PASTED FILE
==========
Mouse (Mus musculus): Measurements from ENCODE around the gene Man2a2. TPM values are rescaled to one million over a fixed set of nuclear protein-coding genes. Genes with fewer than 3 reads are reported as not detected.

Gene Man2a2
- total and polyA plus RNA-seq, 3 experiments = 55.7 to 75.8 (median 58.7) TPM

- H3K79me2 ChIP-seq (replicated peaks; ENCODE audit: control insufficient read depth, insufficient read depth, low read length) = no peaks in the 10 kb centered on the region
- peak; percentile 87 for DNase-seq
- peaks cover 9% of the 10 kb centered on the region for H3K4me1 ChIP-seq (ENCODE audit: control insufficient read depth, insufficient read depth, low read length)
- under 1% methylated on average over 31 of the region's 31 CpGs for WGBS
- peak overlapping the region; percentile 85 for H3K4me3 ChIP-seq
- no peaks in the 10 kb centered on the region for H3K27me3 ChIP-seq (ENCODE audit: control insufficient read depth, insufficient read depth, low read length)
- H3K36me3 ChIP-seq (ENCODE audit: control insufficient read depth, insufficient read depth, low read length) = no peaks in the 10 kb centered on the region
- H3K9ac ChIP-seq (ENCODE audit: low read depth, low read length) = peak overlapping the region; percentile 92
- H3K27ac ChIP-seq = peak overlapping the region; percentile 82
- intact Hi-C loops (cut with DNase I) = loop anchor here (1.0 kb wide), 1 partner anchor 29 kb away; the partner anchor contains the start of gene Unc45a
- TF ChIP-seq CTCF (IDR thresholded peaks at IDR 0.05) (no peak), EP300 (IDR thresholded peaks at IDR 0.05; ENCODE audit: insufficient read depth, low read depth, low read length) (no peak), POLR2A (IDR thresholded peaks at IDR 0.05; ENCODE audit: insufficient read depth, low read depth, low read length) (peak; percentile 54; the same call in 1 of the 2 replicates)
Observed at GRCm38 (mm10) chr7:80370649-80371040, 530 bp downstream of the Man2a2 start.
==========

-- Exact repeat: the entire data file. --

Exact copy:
Mouse (Mus musculus): Measurements from ENCODE around the gene Man2a2. TPM values are rescaled to one million over a fixed set of nuclear protein-coding genes. Genes with fewer than 3 reads are reported as not detected.

Gene Man2a2
- total and polyA plus RNA-seq, 3 experiments = 55.7 to 75.8 (median 58.7) TPM

- H3K79me2 ChIP-seq (replicated peaks; ENCODE audit: control insufficient read depth, insufficient read depth, low read length) = no peaks in the 10 kb centered on the region
- peak; percentile 87 for DNase-seq
- peaks cover 9% of the 10 kb centered on the region for H3K4me1 ChIP-seq (ENCODE audit: control insufficient read depth, insufficient read depth, low read length)
- under 1% methylated on average over 31 of the region's 31 CpGs for WGBS
- peak overlapping the region; percentile 85 for H3K4me3 ChIP-seq
- no peaks in the 10 kb centered on the region for H3K27me3 ChIP-seq (ENCODE audit: control insufficient read depth, insufficient read depth, low read length)
- H3K36me3 ChIP-seq (ENCODE audit: control insufficient read depth, insufficient read depth, low read length) = no peaks in the 10 kb centered on the region
- H3K9ac ChIP-seq (ENCODE audit: low read depth, low read length) = peak overlapping the region; percentile 92
- H3K27ac ChIP-seq = peak overlapping the region; percentile 82
- intact Hi-C loops (cut with DNase I) = loop anchor here (1.0 kb wide), 1 partner anchor 29 kb away; the partner anchor contains the start of gene Unc45a
- TF ChIP-seq CTCF (IDR thresholded peaks at IDR 0.05) (no peak), EP300 (IDR thresholded peaks at IDR 0.05; ENCODE audit: insufficient read depth, low read depth, low read length) (no peak), POLR2A (IDR thresholded peaks at IDR 0.05; ENCODE audit: insufficient read depth, low read depth, low read length) (peak; percentile 54; the same call in 1 of the 2 replicates)
Observed at GRCm38 (mm10) chr7:80370649-80371040, 530 bp downstream of the Man2a2 start.